‘One afternoon, I was out the front of the boarding school and there’s a bloke standing up against the pillar sort of having a cigarette. I asked him for a cigarette ‘cause I’d never seen him before and he gave me one. About two, three weeks later he’s my mentor in a prayer group … I went to him to be my mentor, so we were just smoking and drinking instead of learning about God.
‘On my 16th birthday, [in the early 1990s], he bought a bottle of Scotch for us, just got really, really drunk and woke up on his bedroom floor the next day. We were supposed to be in church. So it must have been Saturday night. And then just started masturbating in front of us and sort of stuff like that. I was escaping from something, but I was running to the wrong person.’
As a new student in a Catholic boarding school, Lou found it very hard. For the first three months he cried himself to sleep, but he gradually came to like the school and make good friends. Other students showed him where he could go to have a smoke and when one day Lou asked a man dressed in casual clothes for a cigarette, he did it without realising the man was Father Paul O’Connell, his soon-to-be mentor.
Thereafter, Lou frequently went to Father O’Connell’s room with other boys on evenings and weekends for prayer and bible studies. What initially started as routine meetings about scripture and the gospels soon turned into an opportunity for Father O’Connell to sexually abuse the students.
‘I remember at one stage Father O’Connell was sitting at his desk and then undid his pants. He pulled out his penis and started masturbating. I remember feeling really uncomfortable and not knowing where to look. I ended up turning away.’
Lou thought Father O’Connell used that first occasion to see if the boys ‘would take the bait and follow suit’. On subsequent visits to his mentor’s room, Lou would arrive to find the priest dressed in a white robe, wearing nothing underneath. Over a period of time, Father O’Connell began masturbating Lou and performing oral sex on him. He’d then coerce Lou into reciprocating.
During one school break, Father O’Connell visited Lou at home in Sydney. Lou’s mother was pleased, thinking her son ‘godly and saintly’, but Lou wished she’d been more inquiring about the priest’s visit. ‘It’s not normal for a 45-year-old man to come and visit a 16-year-old kid.’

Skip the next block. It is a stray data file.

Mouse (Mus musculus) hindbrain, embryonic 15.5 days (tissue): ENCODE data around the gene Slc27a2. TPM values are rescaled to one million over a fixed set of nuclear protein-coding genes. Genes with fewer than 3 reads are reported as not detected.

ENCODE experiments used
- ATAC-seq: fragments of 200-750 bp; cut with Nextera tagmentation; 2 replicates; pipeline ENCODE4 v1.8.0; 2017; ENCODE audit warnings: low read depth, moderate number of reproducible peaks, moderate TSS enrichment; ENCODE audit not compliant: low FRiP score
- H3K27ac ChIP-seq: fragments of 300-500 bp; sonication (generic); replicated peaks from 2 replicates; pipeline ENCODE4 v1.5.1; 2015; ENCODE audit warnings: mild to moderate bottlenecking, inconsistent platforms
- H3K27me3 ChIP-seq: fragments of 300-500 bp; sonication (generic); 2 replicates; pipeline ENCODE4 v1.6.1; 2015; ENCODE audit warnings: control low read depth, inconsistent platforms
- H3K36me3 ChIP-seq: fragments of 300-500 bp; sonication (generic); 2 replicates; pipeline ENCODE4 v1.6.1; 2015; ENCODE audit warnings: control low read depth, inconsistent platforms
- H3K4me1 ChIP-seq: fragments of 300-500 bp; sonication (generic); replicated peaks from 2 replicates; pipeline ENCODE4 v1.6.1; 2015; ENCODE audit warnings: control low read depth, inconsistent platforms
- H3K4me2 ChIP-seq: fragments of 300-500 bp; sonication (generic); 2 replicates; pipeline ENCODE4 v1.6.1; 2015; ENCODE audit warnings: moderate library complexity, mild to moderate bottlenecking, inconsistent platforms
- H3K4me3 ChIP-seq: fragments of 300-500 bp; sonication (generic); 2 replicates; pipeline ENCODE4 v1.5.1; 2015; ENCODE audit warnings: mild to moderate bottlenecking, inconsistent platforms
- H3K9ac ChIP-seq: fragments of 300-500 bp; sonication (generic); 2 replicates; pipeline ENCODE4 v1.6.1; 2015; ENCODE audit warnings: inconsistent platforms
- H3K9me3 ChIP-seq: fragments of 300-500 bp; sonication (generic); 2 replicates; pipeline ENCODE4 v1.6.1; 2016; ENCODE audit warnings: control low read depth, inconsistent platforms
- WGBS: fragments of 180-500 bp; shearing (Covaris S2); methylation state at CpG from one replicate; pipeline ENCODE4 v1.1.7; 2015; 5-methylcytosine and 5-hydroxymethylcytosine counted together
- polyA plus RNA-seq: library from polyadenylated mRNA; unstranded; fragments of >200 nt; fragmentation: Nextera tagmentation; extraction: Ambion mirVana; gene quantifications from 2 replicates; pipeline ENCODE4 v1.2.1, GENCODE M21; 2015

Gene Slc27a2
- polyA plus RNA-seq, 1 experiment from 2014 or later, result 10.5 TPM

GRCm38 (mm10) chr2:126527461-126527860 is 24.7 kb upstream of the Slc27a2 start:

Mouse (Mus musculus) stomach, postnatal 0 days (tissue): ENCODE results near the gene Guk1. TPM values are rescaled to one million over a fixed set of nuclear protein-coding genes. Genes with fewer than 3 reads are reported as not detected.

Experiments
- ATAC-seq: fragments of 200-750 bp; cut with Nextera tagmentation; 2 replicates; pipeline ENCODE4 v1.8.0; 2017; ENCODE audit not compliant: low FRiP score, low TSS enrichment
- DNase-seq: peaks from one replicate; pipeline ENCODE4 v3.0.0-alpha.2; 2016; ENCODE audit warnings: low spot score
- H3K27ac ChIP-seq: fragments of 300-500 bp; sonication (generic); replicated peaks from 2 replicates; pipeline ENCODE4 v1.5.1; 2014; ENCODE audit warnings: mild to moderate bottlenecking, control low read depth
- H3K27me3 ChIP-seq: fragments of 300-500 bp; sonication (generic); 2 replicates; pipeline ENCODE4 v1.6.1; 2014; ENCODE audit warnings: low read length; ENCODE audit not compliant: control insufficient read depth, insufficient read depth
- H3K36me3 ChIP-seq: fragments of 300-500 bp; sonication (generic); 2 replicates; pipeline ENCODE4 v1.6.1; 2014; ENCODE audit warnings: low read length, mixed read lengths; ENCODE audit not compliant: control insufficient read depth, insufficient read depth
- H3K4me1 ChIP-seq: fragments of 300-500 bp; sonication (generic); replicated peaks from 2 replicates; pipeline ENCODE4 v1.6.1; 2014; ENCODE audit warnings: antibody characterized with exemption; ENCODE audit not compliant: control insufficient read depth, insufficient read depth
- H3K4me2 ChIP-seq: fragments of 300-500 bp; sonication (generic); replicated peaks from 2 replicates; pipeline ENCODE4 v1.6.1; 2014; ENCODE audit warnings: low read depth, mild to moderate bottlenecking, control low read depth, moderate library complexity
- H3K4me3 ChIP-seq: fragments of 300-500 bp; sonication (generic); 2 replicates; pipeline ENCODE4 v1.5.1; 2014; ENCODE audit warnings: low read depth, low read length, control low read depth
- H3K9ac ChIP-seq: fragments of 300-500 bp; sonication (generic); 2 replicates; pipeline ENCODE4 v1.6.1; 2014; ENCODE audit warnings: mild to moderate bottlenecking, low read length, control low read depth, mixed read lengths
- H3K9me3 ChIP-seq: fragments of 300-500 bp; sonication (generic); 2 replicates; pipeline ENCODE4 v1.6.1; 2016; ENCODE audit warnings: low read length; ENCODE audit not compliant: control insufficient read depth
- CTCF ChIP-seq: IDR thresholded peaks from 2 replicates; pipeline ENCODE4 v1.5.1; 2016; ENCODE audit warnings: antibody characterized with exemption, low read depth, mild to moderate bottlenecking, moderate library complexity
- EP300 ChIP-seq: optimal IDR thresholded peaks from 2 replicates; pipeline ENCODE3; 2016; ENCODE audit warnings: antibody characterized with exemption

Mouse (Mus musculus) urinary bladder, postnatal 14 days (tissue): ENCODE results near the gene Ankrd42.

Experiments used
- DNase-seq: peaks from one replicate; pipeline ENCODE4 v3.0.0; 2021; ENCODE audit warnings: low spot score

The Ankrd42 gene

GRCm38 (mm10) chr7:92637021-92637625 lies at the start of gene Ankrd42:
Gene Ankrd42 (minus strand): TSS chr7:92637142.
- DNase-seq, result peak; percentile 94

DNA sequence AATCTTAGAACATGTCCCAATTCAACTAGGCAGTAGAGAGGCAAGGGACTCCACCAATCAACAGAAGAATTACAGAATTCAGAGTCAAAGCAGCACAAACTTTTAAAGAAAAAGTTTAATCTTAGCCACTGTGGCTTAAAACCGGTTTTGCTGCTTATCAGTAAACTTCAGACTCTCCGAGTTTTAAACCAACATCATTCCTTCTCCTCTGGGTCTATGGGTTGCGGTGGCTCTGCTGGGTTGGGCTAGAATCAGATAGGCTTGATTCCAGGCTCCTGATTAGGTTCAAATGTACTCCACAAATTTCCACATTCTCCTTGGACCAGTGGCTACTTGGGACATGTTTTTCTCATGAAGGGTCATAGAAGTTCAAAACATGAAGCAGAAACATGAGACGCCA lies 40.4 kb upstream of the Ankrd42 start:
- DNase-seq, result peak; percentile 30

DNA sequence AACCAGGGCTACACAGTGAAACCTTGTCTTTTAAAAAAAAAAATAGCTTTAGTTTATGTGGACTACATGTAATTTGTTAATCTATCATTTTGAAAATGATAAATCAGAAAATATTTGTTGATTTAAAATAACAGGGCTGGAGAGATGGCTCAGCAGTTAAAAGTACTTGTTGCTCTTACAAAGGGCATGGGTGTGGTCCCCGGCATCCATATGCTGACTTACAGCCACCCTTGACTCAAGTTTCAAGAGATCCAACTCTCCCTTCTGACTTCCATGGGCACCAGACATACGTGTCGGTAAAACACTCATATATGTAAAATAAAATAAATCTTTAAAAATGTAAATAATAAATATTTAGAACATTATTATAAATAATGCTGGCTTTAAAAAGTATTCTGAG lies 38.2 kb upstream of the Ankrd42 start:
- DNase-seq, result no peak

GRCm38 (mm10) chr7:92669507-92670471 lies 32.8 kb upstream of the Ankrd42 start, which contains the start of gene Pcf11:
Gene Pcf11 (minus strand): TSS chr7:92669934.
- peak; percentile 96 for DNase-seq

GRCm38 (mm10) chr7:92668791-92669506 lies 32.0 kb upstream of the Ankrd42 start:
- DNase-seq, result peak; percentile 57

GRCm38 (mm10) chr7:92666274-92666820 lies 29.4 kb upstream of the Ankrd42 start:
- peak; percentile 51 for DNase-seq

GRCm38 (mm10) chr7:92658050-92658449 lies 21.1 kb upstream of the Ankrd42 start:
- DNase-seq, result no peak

When Lou was in Year 11, some boys were caught drinking in Father O’Connell’s room. They were each told to write a statement about what had happened and within days, the priest was gone.
About four years after leaving school, Lou told his mother and his then-girlfriend about the abuse. ‘It wasn’t really a disclosure. It was just a drunken rant. Mum thought I was drunk and didn’t know what I was talking about. My ex-girlfriend was a bit worried.’
Lou told the Commissioner that he then blocked memories of the abuse for nearly 20 years, until seeing in a newspaper one day that Father O’Connell had been charged with child sexual offences. He and a friend decided to report their own experiences of abuse to the police. ‘The police couldn’t have been any more helpful. I had so much support from the DPP.’
Father O’Connell was originally charged with eight offences, but after a plea bargain, four of them were dropped. He was sentenced to a short term in prison on four counts of gross indecency with a child under the age of 18, a result which Lou found ‘wasn’t that satisfying’.
The court process, though difficult, was made easier by helpful staff. ‘It was pretty smooth. No complaints, my whole journey - the last five, six years.’ After the criminal trial, staff of the Office of the Director of Public Prosecutions gave Lou a list of lawyers with experience making claims against institutions, and Lou was currently in the process of pursuing compensation.
Lou described the impacts of the abuse as deep and life-long. He felt ashamed and embarrassed about the abuse and still found it hard to accept that it wasn’t his fault. He hadn’t had a relationship for 10 years and had twice been admitted to mental health facilities.
Although he has seen a psychiatrist and psychologist and found therapy helpful, Lou thought people generally only had a ’50/50’ understanding of mental health and child sexual abuse issues. His mother found it difficult to talk about, so Lou avoided bringing it up.
Lou hoped that coming forward to the Royal Commission would help someone else. ‘It’s very important to me. This sort of thing can be prevented from happening again. If people know what to look out for and stuff like that, that’d be great.’
Despite the priest’s breach of trust, Lou said he was still very religious. ‘Now more than ever. I didn’t lose my faith. It would have been easy. I’m here today, I’ve come through all this adversity because I love my God.’